Narrative in "The Great Gatsby" - Essay Question: How is Nick and ineffective or effective narrator in "The Great Gatsby"

Essay by Trent_in_ChinaHigh School, 11th gradeA, August 2006

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In The Great Gatsby, Fitzgerald uses the well situated, tolerant and open-minded narrator, Nick Caraway to effectively narrate the story of the morally decaying society in the 1920's Jazz age.

Fitzgerald opens the novel by introducing the reader to the narrator, Nick Caraway. Nick has recently moved away from his exhausted and bitter experience in the East and is now telling his story through the filter of time. Nick is recounting these distant events by way of memory, making it essential that the reader trusts his knowledge of these past events, seeing how time can disfigure recollections. Because the novel is narrated in third person, Nick is the only source of information for the reader, making it essential that the reader is able to trust Nick's opinion and judgment. To establish the necessary faith within Nick, Fitzgerald gives the reader certain details that make Nick an adequate narrator. To persuade the reader of his moral judgment Nick explains "In my younger and more vulnerable years my father gave me some advice that I've been turning over in my mind ever since.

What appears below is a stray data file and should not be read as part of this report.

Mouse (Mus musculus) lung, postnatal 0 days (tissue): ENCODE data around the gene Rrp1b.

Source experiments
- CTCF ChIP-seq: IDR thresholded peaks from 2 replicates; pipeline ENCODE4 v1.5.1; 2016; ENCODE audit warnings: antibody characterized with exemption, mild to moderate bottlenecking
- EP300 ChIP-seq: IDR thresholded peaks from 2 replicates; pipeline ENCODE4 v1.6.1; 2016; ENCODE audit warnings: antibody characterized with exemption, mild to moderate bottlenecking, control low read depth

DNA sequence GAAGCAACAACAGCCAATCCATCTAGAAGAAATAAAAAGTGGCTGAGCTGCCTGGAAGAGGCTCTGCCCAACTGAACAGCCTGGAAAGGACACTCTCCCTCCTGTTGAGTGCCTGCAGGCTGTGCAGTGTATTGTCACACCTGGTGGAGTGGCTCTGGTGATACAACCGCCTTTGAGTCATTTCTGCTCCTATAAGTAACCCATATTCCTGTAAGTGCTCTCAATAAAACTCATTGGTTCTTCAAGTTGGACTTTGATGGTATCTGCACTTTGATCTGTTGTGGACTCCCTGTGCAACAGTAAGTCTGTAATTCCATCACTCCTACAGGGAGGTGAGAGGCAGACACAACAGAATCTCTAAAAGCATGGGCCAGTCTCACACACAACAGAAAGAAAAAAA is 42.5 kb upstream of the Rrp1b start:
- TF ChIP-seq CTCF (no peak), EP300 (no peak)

Whenever you feel like criticizing anyone, just remember that all the people in this world haven't had the advantages that you've had."(5) From this quote the reader understands Nick is from a family that values a sense of moral judgment, encouraging the reader to gain more confidence in Nick's moral judgment. As Nick continues to sell himself as a narrator, he informs the reader he is an educated man, graduating from the respectful University of Yale, to empathize he is inelegant, and he will be able to recount the past events accurately. Nick describes his family to have been "prominent, well-to-do people in this middle-western city for three generations. The Caraways are something of a clan and we have...